The kid at the front of the class asks, “Do you love us?”
I’m really caught off-guard by this. I want to say yes, but I don’t, because I’m afraid of how the word will get misinterpreted. So I say something positive.
Then I‘m really caught off-guard.
“Do you hate us?”
Again I say something positive, I forget exactly what. But I know I’m making progress when they ask even the hardest questions.
Kevin asks me, “How long you been married?”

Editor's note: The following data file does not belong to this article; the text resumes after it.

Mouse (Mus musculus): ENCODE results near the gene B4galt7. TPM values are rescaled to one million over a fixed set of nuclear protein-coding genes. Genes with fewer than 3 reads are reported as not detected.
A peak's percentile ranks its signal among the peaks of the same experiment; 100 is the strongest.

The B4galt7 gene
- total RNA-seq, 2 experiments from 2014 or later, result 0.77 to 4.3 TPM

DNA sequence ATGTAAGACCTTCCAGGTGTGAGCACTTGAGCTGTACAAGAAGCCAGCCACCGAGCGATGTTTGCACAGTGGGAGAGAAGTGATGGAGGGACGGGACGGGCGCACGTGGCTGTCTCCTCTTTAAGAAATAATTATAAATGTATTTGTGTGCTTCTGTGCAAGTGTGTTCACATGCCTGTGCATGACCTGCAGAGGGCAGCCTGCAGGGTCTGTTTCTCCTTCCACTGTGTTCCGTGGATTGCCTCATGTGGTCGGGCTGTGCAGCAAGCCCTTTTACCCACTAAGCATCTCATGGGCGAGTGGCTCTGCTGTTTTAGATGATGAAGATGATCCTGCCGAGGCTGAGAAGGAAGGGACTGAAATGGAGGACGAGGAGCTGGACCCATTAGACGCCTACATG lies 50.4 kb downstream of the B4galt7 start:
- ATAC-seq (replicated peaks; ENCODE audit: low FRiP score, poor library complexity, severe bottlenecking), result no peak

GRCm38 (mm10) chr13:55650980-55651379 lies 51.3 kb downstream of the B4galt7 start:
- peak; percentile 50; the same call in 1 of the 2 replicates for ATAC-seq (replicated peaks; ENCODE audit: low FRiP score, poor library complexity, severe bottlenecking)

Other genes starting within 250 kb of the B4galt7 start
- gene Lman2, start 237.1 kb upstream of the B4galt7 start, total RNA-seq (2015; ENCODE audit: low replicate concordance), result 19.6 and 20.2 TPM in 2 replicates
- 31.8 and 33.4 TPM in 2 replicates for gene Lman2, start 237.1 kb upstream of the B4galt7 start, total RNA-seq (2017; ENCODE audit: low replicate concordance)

‘Going on twenty-one years.’
“How you stay faithful twenty-one year?” This from a kid who is all of fourteen.
Malcolm and Wanita volunteer to clean up my room. They sweep and decide to take a bit of a break. Leaning against their respective brooms, they chat and, in that way students do, forget I’m there.
“Yea, I know what you mean, Malcolm. My mama’s boyfriend was stabbed the other night too …”.
I know I’m getting somewhere with my students when I can leave the room for some time, and the room is still there when I get back.
“Because we want you to trust us,” Shakeisha says.
Which puts me in mind of Publius’s Rule # 21: Trust students implicitly — then check twice.